Feeling satisfied with fewer calories? Then foods that make you feel full,may appear to be another another weight-loss trick, but it isn’t. The principle of energy density can truly help you lose weight.
Indeed, well-designed weight-loss programmes, such as the Mayo Clinic Diet, rely on the principle of energy density to help you lose weight and keep it off in the long run.
Simply put, the number of calories (energy) in a given amount of food is referred to as energy density. A high energy density indicates that a small amount of food has a large number of calories. Low energy density refers to the number of calories in a given amount of food.
When you’re trying to lose weight, you want to eat foods that are low in energy density. That is, you want to eat more low-calorie food in a larger quantity. This allows you to feel fuller while eating less calories.
Here’s a brief illustration using raisins and grapes. Raisins have a high energy density, with roughly 434 calories per cup. Grapes have a modest caloric density, with roughly 82 calories per cup.
The secrets of weight loss and increased energy density
There are three key factors that influence whether food has a high or low energy density:
Water and fibre are abundant in fruits and vegetables, providing volume and weight but not calories. It’s for this reason that they’re low-energy foods. Grapefruit, for example, is almost entirely made up of water.
A half grapefruit contains only 37 calories. Carrots are around 88 percent water when they are raw and fresh. Only approximately 25 calories are in a medium carrot.
High-fiber foods give volume while also taking longer to digest, allowing you to feel fuller for longer while consuming fewer calories. Fiber can be found in vegetables, fruits, and whole grains.
Popcorn is a wonderful example of a whole grain with a high volume but low calorie content. A cup of air-popped popcorn contains around 30 calories.
The energy density of fat is considerable. For example, one pat of butter has nearly the same number of calories as two cups of raw broccoli. Meals that naturally include fat, such as dairy and different meats, as well as foods with added fats, have more calories than their leaner or lower fat equivalents.
The food pyramid and energy density
It’s never simple to change one’s lifestyle patterns, and developing an eating plan based on the energy-density principle is no exception. The first step is to figure out which foods have the highest energy density.
The energy density of the Mayo Clinic Healthy Weight Pyramid categories is shown below.
The majority of veggies have a low calorie count but a large volume or weight. Water is found in most plants, which offers weight without calories. Salad greens, asparagus, green beans, broccoli, and zucchini are among examples.
Instead of meat or cheese sauce, top your spaghetti with sauteed vegetables to incorporate more vegetables into your diet. Reduce the amount of meat on your plate while increasing the amount of vegetables.
Vegetables can be added to your sandwiches. Raw veggies can be eaten as a snack.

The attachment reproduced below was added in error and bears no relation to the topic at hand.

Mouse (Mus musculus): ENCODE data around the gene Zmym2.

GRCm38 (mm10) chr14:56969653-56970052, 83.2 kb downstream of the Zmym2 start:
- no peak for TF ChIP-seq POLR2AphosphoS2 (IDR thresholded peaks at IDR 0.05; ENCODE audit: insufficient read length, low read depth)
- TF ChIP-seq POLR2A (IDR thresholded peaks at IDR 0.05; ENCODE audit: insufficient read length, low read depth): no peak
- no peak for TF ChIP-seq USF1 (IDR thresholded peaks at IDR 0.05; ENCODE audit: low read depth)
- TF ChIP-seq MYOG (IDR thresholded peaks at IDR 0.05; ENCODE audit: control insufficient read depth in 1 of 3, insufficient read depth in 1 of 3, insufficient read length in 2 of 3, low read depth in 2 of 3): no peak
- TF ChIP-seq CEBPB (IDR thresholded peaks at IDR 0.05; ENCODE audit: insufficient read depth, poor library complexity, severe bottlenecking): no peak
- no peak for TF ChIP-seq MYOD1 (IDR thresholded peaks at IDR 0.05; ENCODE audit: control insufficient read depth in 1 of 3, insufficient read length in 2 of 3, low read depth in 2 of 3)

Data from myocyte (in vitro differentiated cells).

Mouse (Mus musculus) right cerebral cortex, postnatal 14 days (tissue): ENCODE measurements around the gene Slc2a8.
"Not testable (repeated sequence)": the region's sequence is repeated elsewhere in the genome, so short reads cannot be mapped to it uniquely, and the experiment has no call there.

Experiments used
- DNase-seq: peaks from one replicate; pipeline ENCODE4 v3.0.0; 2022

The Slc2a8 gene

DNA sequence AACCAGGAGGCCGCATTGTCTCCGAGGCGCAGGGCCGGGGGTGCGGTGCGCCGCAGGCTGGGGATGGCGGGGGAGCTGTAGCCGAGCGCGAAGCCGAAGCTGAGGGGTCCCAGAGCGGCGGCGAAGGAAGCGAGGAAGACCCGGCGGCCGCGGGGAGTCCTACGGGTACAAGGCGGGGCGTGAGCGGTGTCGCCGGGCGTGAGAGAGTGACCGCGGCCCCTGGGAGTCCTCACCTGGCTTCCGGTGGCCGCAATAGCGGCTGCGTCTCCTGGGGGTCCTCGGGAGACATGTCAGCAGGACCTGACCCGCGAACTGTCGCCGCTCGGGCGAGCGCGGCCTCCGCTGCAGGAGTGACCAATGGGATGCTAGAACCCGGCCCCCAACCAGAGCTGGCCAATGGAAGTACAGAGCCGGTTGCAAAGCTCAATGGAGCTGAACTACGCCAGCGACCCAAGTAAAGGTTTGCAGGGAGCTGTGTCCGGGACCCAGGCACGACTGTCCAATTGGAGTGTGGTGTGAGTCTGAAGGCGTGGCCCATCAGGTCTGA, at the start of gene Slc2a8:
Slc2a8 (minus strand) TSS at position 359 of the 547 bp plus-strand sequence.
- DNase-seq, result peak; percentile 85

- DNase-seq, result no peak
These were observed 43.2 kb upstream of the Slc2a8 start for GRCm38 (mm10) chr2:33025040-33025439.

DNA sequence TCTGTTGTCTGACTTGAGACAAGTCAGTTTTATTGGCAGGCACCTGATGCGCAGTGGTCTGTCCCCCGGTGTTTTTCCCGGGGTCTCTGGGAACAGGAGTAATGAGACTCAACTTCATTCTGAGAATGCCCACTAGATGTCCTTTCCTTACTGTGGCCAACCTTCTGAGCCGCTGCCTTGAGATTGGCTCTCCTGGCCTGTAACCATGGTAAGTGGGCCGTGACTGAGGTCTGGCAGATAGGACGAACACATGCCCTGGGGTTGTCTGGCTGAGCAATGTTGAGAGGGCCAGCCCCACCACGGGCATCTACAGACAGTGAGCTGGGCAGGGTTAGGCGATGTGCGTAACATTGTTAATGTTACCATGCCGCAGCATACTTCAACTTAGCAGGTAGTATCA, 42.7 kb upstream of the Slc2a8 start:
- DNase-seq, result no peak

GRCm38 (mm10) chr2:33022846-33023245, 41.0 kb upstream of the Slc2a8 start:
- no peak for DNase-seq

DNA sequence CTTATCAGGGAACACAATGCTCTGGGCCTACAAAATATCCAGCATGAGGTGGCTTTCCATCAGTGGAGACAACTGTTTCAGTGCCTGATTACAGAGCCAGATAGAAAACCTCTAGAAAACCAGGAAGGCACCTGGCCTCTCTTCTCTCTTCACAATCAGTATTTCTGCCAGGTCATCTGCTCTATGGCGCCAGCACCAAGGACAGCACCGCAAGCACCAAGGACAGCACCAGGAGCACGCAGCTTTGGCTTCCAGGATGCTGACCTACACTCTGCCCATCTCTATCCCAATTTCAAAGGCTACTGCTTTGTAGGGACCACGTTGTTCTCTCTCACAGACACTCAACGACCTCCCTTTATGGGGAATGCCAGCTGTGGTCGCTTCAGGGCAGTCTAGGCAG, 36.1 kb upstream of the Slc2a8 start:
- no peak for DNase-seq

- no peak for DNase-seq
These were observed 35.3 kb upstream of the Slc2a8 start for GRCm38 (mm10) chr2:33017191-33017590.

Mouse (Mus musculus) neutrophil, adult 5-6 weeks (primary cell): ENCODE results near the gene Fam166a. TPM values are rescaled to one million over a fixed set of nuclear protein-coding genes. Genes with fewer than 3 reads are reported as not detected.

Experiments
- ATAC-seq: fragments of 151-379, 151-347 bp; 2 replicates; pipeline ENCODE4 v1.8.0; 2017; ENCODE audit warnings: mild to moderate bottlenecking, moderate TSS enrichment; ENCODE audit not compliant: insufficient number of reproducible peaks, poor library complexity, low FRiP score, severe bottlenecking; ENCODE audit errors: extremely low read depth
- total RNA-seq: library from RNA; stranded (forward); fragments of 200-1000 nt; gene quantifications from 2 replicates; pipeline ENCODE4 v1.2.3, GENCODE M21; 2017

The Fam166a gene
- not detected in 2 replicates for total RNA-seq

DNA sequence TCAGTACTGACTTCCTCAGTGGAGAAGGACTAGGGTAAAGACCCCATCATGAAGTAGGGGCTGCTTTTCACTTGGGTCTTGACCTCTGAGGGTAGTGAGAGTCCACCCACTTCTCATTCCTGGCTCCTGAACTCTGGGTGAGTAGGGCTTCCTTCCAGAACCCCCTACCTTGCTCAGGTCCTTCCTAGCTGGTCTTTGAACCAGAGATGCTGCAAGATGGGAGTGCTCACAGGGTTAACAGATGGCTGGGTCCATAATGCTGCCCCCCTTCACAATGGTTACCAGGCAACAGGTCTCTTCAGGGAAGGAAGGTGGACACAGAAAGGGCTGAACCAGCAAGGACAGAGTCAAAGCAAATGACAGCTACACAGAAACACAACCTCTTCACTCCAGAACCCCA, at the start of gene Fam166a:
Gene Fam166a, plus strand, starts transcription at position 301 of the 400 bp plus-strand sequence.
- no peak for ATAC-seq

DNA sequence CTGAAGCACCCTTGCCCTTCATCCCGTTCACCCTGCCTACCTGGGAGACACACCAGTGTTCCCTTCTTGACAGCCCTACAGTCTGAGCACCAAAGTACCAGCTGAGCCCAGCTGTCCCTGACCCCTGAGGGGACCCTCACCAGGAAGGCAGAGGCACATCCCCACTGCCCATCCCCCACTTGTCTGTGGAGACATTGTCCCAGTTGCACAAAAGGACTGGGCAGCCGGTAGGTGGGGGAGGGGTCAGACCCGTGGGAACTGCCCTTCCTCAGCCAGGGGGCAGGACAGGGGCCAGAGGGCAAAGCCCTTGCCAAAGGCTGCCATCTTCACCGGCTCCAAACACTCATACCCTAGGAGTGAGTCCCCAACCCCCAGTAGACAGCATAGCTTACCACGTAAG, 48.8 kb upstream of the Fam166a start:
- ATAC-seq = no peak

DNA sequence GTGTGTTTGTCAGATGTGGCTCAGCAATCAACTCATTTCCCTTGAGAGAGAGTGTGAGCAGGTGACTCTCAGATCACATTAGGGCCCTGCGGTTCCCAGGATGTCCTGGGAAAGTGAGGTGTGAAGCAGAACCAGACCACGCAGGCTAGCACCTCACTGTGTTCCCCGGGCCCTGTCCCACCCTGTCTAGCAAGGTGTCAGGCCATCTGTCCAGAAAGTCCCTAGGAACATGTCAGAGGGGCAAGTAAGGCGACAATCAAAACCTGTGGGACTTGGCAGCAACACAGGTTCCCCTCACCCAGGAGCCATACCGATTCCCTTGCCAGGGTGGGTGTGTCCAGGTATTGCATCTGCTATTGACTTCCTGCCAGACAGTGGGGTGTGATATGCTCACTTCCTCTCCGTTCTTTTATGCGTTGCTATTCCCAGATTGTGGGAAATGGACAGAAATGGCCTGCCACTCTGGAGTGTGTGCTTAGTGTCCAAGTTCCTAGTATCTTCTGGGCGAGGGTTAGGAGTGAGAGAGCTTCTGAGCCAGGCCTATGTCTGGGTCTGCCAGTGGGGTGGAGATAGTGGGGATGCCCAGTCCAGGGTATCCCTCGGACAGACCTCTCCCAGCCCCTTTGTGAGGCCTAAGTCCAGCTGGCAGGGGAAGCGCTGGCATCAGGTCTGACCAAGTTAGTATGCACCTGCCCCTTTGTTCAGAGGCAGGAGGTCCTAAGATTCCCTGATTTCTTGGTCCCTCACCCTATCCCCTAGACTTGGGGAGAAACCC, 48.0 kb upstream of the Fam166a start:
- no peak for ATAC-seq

Almost any sort of fruit can be included in a balanced diet. However, some fruits have fewer calories than others. Fruits that are whole, frozen, or canned without syrup are all wonderful choices.
Fruit juices and dried fruits, on the other hand, are concentrated sources of natural sugar with a high energy density – more calories — and don’t fill you full as much.
Add blueberries to your breakfast cereal to get extra fruits into your diet. Serve mango or peach slices with peanut butter and honey on whole-wheat bread. Alternatively, put some peach and mandarin orange pieces into a salad.
Keep entire fruit in a bowl or in the refrigerator and eat it whenever you like.
Many carbs, such as cereal, rice, bread, and pasta, are either grains or manufactured from grains. Because whole grains are higher in fibre and other key nutrients, they are the ideal choice.
Choose whole-wheat bread, whole-wheat pasta, oatmeal, brown rice, and whole-grain cereal instead of refined grains to emphasise whole grains. Keep an eye on portion sizes because many carbs have a higher energy density.
Dairy and protein
These include both plant and animal-based foods. Foods strong in protein but low in fat and calories, such as legumes (beans, peas, and lentils, which are also healthy sources of fibre), fish, skinless white-meat chicken, fat-free dairy products, and egg whites, are the healthiest lower energy-dense options.
While all fats are abundant in energy, some are healthier than others. Incorporate healthful monounsaturated and polyunsaturated fats into your diet in tiny amounts. Healthy fats can be found in nuts, seeds, and oils including olive, flaxseed, and safflower.
Sweets, like fats, usually have a high energy density. Sweets that are low in added fat and contain nutritious ingredients like fruits, whole grains, and low-fat dairy are good choices.
Fresh fruit topped with low-fat yoghurt, a whole-wheat cookie, or a scoop of low-fat ice cream are all good examples.
Keep the serving size minimal and the contents nutritious when it comes to sweets. Even a modest piece of dark chocolate can help you lose weight.